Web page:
4. Supporting early years
"It is particularly important to consider the need for effective AHP leadership within children and young people's services to drive forward the changes needed to ensure an equitable and sustainable service model in a planned and coordinated way across all sectors."
Dagmar Kerr, Area Coordinator for Greater Glasgow & Clyde,
Action for Sick Children, Scotland
AHPs have a significant responsibility in relation to services for children and ensuring that children have the best possible start in life. AHPs within children and young people's services focus upon maximising a child's potential, which is embedded in the Getting it Right for Every Child principles and the Early Years Framework. The AHP approach must therefore be comprehensive and holistic to facilitate social and health outcomes: essential to this is working in partnership with parents, families, education partners and other health care professionals and ensuring early and consistent access to AHPs within multidisciplinary teams.
The objective of the Early Years Change Programme is to accelerate the conversion of the high-level principles set out in the Early Years Framework into practical action. The expectation is that all partners will:
- consider how they can support universal services to deliver better outcomes for children in their early years and their families
- raise public awareness of the significance of the early years to children's healthy development and consider how they can build the capacity of families and communities to secure better outcomes for themselves
- deliver tangible improvement in outcomes and reduce inequalities for Scotland's vulnerable children
- put Scotland squarely on course to shifting the balance of public services towards early intervention and prevention
- sustain these changes.
AHPs have a vital role in the delivery of this agenda, facilitated by the moves to early intervention, anticipatory care, prevention and health promotion. Their inputs deliver not only positive benefits for children and families, but also realise economic gains. However, visible and effective professional leadership is essential to ensuring that AHPs remain empowered to deliver child- and family-centred approaches across all settings.
Achieving the services required for children and young people will require transformational change within many health boards. The need to assure children and young people's equity of access to AHPs is imperative and the work in establishing core services needs to be built upon. In particular, it will be essential to reduce the unnecessary variation in waiting times for AHP treatment between children and adult services and bring the former in line with the national guidelines on New Ways of Defining and Measuring Waiting Times (NHS National Services Scotland, 2007). Significant transferable learning should be drawn from work undertaken in child and adolescent mental health teams on the delivery of national waiting times over the last two years. Considerable local support and leadership will be imperative to ensure equity and consistency in improving access for children's services.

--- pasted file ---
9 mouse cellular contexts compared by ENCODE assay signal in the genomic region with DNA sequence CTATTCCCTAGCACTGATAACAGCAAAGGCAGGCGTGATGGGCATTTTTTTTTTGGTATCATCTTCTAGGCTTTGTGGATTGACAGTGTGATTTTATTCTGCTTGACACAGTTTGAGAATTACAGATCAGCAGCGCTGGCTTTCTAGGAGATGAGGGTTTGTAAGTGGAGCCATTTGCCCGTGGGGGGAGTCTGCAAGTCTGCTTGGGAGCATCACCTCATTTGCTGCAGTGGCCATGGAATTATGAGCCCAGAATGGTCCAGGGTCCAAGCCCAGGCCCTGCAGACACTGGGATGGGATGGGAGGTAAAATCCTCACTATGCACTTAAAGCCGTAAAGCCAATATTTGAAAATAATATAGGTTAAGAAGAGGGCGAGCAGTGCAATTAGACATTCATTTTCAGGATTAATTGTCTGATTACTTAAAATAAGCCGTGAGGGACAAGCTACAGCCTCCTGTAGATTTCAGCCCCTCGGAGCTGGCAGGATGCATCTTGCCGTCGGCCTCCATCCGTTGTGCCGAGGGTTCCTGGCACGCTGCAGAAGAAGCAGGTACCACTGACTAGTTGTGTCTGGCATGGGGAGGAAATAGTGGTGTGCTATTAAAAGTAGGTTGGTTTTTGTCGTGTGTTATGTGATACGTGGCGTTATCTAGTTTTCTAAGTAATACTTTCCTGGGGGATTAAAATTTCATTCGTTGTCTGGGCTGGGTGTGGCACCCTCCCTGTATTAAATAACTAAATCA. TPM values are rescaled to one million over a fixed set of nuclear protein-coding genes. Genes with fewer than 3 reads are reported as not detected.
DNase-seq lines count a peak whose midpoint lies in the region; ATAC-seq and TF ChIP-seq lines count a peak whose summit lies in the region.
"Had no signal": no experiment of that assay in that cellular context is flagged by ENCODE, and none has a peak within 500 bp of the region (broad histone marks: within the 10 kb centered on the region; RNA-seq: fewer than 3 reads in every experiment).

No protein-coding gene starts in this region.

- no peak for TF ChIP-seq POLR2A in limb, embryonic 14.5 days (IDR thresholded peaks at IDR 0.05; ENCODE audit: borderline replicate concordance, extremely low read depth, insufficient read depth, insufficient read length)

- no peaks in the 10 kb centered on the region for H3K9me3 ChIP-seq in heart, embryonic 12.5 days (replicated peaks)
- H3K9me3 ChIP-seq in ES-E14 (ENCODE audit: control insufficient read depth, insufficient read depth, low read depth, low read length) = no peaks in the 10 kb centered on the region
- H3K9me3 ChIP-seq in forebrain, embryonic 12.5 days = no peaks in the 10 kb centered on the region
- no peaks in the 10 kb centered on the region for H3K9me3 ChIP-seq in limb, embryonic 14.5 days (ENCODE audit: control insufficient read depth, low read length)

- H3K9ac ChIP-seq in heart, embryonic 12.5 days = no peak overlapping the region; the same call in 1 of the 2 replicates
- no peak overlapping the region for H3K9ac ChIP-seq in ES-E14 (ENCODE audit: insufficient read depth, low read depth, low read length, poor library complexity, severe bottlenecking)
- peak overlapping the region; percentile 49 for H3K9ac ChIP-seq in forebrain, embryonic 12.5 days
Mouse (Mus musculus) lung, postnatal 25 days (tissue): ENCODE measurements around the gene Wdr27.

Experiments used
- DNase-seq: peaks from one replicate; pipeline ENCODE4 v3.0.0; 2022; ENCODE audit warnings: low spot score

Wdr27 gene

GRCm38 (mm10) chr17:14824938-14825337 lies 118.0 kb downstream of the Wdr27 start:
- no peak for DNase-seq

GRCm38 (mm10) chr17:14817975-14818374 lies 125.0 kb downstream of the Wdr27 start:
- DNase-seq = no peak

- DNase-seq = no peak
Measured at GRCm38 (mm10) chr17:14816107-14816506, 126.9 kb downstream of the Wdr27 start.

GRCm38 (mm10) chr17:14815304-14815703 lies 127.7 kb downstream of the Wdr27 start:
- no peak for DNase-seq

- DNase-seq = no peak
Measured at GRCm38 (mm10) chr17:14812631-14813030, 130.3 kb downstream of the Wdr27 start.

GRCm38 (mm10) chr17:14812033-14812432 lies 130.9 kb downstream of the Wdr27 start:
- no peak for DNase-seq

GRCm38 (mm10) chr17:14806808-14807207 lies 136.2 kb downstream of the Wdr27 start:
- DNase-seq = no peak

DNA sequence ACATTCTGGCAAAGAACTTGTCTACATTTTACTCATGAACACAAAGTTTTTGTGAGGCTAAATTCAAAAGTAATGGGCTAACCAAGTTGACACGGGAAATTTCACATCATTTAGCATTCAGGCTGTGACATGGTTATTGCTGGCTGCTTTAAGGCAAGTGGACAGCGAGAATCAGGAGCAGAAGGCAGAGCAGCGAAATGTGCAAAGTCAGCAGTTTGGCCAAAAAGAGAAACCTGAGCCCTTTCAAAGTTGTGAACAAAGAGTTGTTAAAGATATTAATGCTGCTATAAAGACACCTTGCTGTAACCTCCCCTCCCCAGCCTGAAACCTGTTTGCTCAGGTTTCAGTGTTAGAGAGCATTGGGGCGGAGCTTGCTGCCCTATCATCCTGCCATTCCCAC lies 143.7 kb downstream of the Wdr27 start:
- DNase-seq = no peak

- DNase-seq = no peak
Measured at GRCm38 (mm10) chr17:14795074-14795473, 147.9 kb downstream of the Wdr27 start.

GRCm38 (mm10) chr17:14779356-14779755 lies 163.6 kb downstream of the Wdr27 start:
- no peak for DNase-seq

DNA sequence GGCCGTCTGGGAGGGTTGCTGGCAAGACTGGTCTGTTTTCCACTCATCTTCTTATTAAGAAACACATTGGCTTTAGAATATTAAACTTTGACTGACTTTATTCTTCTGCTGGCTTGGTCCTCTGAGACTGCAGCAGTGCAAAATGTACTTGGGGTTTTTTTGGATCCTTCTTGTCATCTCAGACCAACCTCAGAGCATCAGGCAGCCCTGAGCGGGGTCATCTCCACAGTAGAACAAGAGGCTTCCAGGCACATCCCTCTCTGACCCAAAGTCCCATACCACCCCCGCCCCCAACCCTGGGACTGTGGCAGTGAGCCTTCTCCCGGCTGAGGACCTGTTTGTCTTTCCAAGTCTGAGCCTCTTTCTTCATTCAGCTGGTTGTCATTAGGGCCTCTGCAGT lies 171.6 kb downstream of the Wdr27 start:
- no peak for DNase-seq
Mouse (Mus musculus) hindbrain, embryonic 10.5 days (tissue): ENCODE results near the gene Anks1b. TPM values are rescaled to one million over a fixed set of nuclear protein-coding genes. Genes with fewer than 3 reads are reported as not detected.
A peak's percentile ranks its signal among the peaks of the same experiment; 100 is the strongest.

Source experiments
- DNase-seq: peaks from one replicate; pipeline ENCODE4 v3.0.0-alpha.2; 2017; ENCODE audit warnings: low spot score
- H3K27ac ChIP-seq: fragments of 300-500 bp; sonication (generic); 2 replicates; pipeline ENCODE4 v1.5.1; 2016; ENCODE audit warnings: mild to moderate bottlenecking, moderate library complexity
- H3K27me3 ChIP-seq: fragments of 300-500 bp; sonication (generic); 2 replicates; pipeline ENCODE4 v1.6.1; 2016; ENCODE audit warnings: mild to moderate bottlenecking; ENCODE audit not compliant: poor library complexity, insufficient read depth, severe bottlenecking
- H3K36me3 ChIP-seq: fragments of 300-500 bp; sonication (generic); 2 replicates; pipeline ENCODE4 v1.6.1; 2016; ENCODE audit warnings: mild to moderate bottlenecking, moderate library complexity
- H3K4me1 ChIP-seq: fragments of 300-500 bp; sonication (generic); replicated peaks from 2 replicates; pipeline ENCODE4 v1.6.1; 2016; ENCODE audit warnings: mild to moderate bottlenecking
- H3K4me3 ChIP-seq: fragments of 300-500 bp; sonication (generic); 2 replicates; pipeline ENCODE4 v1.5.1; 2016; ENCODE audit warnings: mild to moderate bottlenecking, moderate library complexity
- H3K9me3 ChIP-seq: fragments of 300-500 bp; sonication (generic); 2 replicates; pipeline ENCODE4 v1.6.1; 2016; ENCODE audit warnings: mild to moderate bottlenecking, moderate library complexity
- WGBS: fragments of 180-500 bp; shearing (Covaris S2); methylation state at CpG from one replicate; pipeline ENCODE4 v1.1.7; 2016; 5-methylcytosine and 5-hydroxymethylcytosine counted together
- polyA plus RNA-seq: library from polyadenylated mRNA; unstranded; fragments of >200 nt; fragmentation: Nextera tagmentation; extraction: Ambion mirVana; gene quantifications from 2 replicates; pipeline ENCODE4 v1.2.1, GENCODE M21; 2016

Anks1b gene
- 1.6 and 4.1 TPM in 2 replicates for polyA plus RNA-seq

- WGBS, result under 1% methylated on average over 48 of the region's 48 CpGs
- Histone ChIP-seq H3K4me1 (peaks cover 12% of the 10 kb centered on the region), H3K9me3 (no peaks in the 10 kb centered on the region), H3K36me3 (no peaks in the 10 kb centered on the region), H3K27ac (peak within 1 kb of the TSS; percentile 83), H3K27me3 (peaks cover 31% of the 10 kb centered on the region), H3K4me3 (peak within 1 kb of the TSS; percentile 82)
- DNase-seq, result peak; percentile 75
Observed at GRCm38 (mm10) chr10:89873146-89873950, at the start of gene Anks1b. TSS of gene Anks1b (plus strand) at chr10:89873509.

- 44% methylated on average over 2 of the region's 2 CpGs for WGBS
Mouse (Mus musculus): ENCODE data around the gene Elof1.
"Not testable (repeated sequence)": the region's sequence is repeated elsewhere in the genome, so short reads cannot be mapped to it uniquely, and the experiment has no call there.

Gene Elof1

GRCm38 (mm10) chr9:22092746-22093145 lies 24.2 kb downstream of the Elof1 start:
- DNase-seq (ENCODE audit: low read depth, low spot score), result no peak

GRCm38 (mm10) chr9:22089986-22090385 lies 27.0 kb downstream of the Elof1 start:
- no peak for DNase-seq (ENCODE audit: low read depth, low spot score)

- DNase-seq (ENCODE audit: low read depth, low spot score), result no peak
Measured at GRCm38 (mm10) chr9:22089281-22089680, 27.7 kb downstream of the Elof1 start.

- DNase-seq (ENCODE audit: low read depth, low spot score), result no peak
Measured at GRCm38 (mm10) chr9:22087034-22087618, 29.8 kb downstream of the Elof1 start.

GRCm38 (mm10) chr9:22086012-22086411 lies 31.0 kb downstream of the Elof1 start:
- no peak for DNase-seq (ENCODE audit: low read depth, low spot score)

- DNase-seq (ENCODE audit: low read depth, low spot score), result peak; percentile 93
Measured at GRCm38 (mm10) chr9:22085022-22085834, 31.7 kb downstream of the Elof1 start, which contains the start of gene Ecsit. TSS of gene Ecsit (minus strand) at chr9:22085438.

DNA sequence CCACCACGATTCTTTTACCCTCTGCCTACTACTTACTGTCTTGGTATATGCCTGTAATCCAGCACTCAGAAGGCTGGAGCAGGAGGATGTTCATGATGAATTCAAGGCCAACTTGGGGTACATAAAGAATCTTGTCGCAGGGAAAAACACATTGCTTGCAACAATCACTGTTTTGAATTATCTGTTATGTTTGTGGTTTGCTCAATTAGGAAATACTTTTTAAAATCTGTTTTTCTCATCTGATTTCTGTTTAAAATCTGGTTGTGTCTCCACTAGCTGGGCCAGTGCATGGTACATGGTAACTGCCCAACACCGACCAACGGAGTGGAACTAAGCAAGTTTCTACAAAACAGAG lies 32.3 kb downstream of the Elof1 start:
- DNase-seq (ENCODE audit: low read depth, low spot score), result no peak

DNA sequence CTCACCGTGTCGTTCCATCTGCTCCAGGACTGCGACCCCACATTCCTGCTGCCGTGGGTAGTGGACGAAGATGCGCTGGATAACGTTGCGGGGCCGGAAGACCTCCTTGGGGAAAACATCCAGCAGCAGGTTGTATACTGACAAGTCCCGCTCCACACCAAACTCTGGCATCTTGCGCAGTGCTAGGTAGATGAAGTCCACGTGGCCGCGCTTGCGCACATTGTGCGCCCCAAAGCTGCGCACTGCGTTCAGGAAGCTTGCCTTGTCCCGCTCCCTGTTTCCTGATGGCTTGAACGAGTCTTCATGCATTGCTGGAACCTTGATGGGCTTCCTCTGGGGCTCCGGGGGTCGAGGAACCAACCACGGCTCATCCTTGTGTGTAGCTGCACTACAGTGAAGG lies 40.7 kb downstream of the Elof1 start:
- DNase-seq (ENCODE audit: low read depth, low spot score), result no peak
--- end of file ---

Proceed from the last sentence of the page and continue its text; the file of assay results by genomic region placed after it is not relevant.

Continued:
An integrated system of self referral will be of significant benefit to children and families and it is imperative that robust and equitable triage and demand management systems are also established to ensure that children can access the right services at the right time and from the right practitioner.
Strong leadership is needed to support this and the shift away from a predominantly "specialist" approach, following referral by another health care or education colleague. The appointment of an AHP lead for children and young people's services in several NHS boards has already made an impact on the implementation of Getting it Right for Every Child, integrated working and service planning. This inclusive model should be adopted by all NHS boards to support the sustainable development of AHP children and young people's services across all allied health professions.
In particular, consideration should be given to how to support children with communication difficulties to access the curriculum and to achieve their full potential through partnership approaches and creative working across agencies, including justice. The ability to communicate and connect with people is a vitally important life skill and is key in supporting educational attainment. Children's social and personal development and emotional and behavioural control can significantly impact on their quality of life, life experience and life chances.
Many young people who encounter the justice system as a result of offending behaviour have existing speech, language and communication difficulties; it is clear that there can be a connection between such difficulties in early years and the social and behavioural impact in later life. This important work should be reflected in the AHP children and young people's service plan set out in Action 4.1. The implementation of the Augmentative and Alternative Communications (AAC) (Scottish Government, 2012b) programme in partnership with local stakeholders should also be supported by professional leaders in speech and language therapy.
|No.||Action by||Delivery by end of|
|4.1||AHP directors will work with AHP leads for children's services and AHP leads in social care to develop a transformational children and young people's service plan to meet the evolving needs of this care group and to provide an equitable and sustainable national model that reflects the early years agenda and the move towards integration of health and social care.||2014|
Email: Angela Worth